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State Farm Fire & Casualty Co. v. Kaz


May 22, 2008


On appeal from the Superior Court of New Jersey, Law Division, Gloucester County, Docket No. L-474-06.

Per curiam.


Argued May 5, 2008

Before Judges Parrillo, S. L. Reisner and Baxter.

Plaintiff, State Farm Fire & Casualty Co. (State Farm), as subrogee of Richard and Amy Snyder, appeals from a summary judgment dismissal of its product liability action against defendant Kaz, Inc.*fn1, manufacturer of the electric fan that allegedly caused fire damage to the Snyders' home. For the following reasons, we reverse.

The facts, as viewed most favorably to plaintiff, Brill v. Guardian Life Ins. Co. of Am., 142 N.J. 520, 540 (1995), are as follows. All agree that the November 2, 2005 fire at the Snyders' home at 345 Kali Lane in Williamstown started in a second floor bedroom and is attributed to electrical energy. According to Amy Snyder, there was a [free-standing] lamp and small Honeywell Fan on top of the dresser in the bedroom of origin and [that it was] plugged into the duplex outlet behind the dresser.

The duplex outlet was split with the top outlet being energized by the wall switch [which was in the 'off' position], and the [bottom] outlet[, which] the fan was plugged into . . . [, was] always energized.

Amy Snyder also indicated that the day before the fire, she heard the fan motor occasionally make a faint humming noise, noticed it would not oscillate, and smelled a slight burning odor on the second floor.

According to the Snyders, the subject fan was one of three they purchased at a Target store during the previous October. They placed the three boxes unopened on a shelf in their basement until the summer of 2005, at which time the fans were removed from the boxes and placed in their children's bedrooms.*fn2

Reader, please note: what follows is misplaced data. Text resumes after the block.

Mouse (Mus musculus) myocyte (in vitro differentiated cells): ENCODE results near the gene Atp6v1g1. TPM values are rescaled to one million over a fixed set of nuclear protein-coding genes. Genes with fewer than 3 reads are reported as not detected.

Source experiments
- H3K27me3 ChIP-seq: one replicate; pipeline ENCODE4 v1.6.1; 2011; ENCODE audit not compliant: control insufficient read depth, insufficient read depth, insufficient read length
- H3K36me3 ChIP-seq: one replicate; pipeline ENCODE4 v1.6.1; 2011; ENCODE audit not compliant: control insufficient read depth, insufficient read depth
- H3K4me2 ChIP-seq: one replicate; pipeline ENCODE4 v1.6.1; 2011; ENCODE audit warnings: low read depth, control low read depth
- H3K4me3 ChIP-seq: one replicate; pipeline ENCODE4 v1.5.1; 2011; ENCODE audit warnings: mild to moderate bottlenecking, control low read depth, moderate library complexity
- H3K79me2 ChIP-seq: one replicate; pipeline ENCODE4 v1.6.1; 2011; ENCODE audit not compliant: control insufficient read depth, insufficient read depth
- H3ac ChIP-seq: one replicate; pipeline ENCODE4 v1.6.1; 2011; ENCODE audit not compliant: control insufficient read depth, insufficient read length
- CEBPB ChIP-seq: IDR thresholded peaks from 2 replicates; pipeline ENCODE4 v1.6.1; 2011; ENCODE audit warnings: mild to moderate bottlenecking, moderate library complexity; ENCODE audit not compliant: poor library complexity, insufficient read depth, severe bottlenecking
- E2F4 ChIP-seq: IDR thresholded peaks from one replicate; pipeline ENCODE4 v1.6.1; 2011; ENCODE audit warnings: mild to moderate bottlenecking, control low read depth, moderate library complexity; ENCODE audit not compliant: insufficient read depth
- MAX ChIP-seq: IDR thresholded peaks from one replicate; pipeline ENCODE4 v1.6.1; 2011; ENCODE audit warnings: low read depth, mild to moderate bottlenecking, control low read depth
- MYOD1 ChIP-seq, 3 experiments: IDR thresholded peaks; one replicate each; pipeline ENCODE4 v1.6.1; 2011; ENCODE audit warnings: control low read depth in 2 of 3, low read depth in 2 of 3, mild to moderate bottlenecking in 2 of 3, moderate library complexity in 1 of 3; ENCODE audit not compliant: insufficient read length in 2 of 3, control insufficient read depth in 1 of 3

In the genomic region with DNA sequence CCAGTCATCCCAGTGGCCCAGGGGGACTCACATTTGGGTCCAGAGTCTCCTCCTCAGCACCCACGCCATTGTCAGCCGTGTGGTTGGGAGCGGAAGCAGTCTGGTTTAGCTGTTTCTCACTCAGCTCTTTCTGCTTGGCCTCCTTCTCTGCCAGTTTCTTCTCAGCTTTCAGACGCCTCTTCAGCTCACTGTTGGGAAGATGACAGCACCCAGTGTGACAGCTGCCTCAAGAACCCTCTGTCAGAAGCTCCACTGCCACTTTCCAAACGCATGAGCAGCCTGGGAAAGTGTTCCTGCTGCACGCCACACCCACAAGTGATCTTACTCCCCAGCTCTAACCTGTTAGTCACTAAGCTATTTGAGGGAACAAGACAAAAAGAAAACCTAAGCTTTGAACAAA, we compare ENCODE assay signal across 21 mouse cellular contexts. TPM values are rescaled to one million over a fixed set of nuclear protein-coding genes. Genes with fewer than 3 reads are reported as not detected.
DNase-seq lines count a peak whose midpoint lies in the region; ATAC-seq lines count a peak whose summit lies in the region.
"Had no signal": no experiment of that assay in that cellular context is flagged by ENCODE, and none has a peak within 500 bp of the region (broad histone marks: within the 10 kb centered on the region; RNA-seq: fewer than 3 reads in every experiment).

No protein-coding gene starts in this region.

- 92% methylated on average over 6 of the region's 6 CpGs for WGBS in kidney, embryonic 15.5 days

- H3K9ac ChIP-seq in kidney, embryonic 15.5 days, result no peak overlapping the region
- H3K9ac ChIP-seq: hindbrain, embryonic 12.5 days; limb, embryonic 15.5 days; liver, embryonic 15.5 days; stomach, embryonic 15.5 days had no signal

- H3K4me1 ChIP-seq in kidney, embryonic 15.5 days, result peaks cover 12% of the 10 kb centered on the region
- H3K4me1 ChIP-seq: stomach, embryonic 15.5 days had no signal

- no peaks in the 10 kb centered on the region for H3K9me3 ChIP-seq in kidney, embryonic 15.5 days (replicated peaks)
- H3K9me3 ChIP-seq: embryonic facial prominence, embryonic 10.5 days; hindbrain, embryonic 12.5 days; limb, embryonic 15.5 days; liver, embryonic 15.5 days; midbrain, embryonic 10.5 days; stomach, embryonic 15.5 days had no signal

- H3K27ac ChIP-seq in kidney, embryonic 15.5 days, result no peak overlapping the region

They claimed not to have modified, adjusted or damaged the fans in any way. They placed the subject fan in their daughter's bedroom in a place where the dresser did not compromise the fan's wire. As noted, at the time of the fire, the bedroom lamp was plugged into a receptacle controlled by a switch while the fan was plugged into a receptacle that was always energized; and the light switch in the bedroom was in the "off" position.

The Gloucester County Fire Marshal who investigated the fire, Edward Johnson, reported that a standing floor lamp found in a hole in the flooring caused by the fire had been plugged into the outlet on the east wall of a second floor bedroom. His report goes on to state:

The electric line that led to the lamp was found in the hole and parts of it along the baseboard on the east wall of the room. The wires were examined for evidence and it was determined that the stranded wires in the cord were cherry red in color and welded together at one end of the cord. The cord was found in three pieces, the first piece had the remains of the plug and blades on the plug were examined and were clean of debris and smoke staining. This indicated that the lamp had been plugged into the wall at the time of the fire. The second piece was the center of the cord and this was where the end of the cord was welded together and showed a cherry red appearance. The third section was on the lamp stand itself and that end was still attached to the lamp, which had been heavily damaged by the fire. According to the homeowner, the lamp was approximately 10 years old and had been with them the entire time.

The fire marshal further "observed three separate electric wires going into the receptacle and was unsure if the switch operated this receptacle." He found a wire along the baseboard of the wall that was pushed up against the baseboard by the leg of the dresser and may have caused a restriction in the wiring. The fire marshal noted that the remains of the wires were coiled under the dresser, which may have been on top of the wire, causing the line to build up heat and catch fire. However, not accounting for the fan and therefore assuming that the wires found in the room were from the lamp, the fire marshal ultimately concluded that the fire started on a second floor bedroom and was due to "the failure of the cord that led to the stand style lamp."